On Courage

Noor Inayat Khan GC (1914-1944)

Courtesy of the Imperial War Museum

Noor Inayat Khan was an agent of the British Secret Operations Executive (SOE) during the Second World War, working as a radio operator in occupied France. She demonstrated exceptional courage in this perilous role, saving many lives before she was betrayed and captured by the Gestapo in Paris. She refused to tell them anything and tried several times to escape. Transferred to Dachau concentration camp, she was brutally abused before being executed. I’ve always been very moved by her story and what is reported to have been the last word on her lips. As Tom Bromley writes in his chapter on her in a new book, On Courage: Stories of Victoria Cross and George Cross Holders:

‘As the pistol was raised to kill her, she uttered a single word: ‘Liberté’.’

Noor’s story is one of 28 tales of heroic men and women who won either the Victoria Cross or the George Cross for their bravery in time of war. All proceeds will go to charity, divided between Combat Stress and the Victoria Cross and George Cross Association.

Noor’s story in On Courage is told by author, editor and tutor Tom Bromley. I put a few questions to him.

Q:  When did you first become aware of Noor’s story and the heroic role she played as a radio operator in German-occupied France during the Second World War, saving many lives?

A:  I can’t remember where I first heard about Noor’s story: it is one I’ve been aware of for a long time, but only by working on this book did I really get to know about her life in detail.

Q: She was descended from an Indian Sultan and had a cosmopolitan upbringing, born in Moscow in 1914 and growing up in Paris and London. As you tell us in On Courage, her family was a loving one, whose members set great store on always telling the truth. Was it the combination of all of this that gave her the courage and determination to volunteer for SOE, the Special Operations Executive, during the Second World War? Or can you pinpoint individual character traits and influences leading her to follow this path?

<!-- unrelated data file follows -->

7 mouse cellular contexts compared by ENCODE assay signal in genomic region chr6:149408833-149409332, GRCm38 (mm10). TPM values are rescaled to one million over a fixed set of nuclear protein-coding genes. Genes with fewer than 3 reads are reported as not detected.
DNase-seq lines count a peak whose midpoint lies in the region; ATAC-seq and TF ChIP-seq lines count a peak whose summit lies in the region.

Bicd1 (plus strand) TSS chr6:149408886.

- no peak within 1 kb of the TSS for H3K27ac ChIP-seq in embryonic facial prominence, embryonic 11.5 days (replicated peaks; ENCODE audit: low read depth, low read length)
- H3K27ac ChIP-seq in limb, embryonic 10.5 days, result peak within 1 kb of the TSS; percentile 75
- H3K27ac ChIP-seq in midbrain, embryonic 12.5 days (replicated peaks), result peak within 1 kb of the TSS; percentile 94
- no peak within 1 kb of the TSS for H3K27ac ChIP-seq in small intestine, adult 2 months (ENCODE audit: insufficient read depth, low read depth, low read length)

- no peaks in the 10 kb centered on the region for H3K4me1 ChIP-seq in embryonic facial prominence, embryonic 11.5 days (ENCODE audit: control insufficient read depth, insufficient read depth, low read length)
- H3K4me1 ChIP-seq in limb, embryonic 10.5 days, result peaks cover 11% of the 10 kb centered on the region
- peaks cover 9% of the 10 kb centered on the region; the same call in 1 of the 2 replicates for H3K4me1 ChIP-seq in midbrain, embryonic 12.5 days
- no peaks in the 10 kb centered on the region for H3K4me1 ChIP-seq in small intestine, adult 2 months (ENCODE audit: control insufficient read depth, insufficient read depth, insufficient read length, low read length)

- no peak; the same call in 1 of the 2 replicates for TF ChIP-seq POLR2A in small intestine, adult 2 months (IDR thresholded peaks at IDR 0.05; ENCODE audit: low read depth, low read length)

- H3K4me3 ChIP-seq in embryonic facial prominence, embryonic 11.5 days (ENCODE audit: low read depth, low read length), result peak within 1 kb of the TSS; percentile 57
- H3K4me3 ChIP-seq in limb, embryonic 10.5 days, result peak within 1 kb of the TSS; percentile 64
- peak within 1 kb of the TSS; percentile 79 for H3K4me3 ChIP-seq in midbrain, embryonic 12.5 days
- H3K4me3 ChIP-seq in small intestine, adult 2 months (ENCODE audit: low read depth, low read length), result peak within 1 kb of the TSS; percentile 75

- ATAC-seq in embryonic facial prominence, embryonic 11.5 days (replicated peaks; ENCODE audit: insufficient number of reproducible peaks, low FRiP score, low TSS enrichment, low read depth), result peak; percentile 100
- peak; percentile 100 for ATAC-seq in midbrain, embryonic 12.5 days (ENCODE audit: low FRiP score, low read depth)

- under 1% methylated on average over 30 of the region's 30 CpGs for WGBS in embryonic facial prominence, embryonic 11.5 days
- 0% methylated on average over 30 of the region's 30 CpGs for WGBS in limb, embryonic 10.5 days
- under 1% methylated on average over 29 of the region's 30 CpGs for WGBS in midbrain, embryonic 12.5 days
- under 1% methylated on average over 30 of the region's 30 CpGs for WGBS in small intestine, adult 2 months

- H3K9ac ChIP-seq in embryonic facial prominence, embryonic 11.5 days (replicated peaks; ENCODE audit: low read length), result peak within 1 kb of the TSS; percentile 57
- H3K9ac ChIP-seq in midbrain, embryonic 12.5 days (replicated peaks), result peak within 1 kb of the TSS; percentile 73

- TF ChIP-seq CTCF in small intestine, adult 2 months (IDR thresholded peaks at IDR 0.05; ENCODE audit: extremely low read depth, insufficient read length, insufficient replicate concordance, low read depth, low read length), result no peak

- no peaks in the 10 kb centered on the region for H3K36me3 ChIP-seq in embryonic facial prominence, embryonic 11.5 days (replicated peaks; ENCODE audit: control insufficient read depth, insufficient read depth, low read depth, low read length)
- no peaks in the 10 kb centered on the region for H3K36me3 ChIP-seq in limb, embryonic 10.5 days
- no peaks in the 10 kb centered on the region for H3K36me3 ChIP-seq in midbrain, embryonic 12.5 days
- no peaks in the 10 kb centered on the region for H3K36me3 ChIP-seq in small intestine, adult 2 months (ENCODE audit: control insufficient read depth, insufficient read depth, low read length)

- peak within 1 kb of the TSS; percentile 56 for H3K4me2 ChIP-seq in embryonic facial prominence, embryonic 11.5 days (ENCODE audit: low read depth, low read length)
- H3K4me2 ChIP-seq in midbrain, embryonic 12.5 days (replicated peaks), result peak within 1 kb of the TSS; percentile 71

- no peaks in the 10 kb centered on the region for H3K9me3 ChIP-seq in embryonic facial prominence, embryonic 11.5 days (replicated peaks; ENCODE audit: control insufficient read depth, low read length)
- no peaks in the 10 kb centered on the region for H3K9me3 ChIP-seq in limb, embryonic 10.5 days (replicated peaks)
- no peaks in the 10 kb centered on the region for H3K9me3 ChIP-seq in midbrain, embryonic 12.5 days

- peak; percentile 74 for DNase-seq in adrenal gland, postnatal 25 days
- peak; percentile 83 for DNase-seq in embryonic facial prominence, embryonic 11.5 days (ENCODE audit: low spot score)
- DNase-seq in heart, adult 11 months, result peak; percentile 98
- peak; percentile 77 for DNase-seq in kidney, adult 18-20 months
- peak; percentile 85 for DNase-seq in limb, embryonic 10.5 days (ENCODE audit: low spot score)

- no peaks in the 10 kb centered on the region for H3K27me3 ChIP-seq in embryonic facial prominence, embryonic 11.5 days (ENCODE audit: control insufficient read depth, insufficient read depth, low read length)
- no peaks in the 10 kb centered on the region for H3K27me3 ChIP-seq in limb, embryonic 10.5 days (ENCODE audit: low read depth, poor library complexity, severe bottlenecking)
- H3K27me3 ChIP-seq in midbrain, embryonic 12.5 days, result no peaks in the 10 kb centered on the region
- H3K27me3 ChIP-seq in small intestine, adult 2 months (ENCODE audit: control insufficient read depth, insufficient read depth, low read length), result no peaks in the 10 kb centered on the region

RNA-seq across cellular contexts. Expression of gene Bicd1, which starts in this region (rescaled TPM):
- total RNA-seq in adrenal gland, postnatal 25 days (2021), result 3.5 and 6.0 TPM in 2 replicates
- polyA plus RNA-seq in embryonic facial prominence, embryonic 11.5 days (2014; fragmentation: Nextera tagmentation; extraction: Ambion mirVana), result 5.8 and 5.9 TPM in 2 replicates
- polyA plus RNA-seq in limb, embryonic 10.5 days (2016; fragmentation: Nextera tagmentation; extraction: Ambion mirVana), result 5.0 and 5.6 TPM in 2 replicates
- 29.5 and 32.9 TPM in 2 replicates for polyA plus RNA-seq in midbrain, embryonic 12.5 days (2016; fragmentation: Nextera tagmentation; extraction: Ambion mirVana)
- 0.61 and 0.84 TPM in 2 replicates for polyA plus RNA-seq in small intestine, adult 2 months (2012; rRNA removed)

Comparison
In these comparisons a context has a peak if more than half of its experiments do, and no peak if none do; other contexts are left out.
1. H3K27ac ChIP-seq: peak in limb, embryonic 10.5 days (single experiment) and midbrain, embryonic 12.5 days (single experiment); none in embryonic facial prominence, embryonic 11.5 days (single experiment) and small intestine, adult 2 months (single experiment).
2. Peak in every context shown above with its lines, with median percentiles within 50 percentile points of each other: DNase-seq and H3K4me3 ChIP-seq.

A: I’m not sure how useful Noor’s desire to tell the truth was in her role – her SOE instructors were critical of it during her training. It’s guesswork from this distance, but I wouldn’t discount the influence of her father: he was a dynamic, driven individual which I’m sure rubbed off on his daughter. He died when Noor was thirteen, and her early stepping up in terms of taking responsibility, probably played a part too. Finally, I’d also mention the family’s escape from Paris in 1940, eventually boarding a boat to England at Bordeaux: the Germans bombed the convoy of cars leaving the French capital, which must have left its mark on Noor.

Q: I found it fascinating to read of her achievements and ambitions in writing stories for children. Are any of these available to read today?

A: You may have to search for them, but both Twenty Jataka Tales (Inner Traditions, 1991) and King Akbar’s Daughter (Suluk Press, 2013) are currently available.

Q: Why was it that the average life expectancy for an SOE radio operator in occupied France was only six weeks?

A: Because the work was so dangerous. Every time a radio operator broadcast, it gave away their location to Germans. Not only were continually moving around as a result, with the ever-increasing risk of getting caught, but they were doing so with the tell-tale sign of carrying their heavy kit around with them.

Q: When she was betrayed and captured by the Gestapo she seems at first to have been treated with something approaching courtesy, even being allowed to take a bath. What was it that changed this treatment to the brutality and torture which culminated in her death in Dachau?

A: When Noor was captured by the Gestapo, it was Officer Ernest Vogt who was tasked with trying to get her to talk. He later said that he admired her bravery and courage and that may have played a part in how she was treated while interrogated in Paris. But probably that attitude was also tactical: Vogt could sense he wouldn’t break Noor through harsh treatment, so used other, more psychological methods to try and get her to talk. But by the time she was transferred, her frequent attempts to escape had left her classed as ‘highly dangerous’ and was treated in Dachau as such.

Q: What lessons can we learn her from today?

A: What stood out for me when writing about Noor was her courage, determination and spirit. That never wavered in even the most difficult of circumstances, and she remained true to herself throughout – something we can all try to aspire to.

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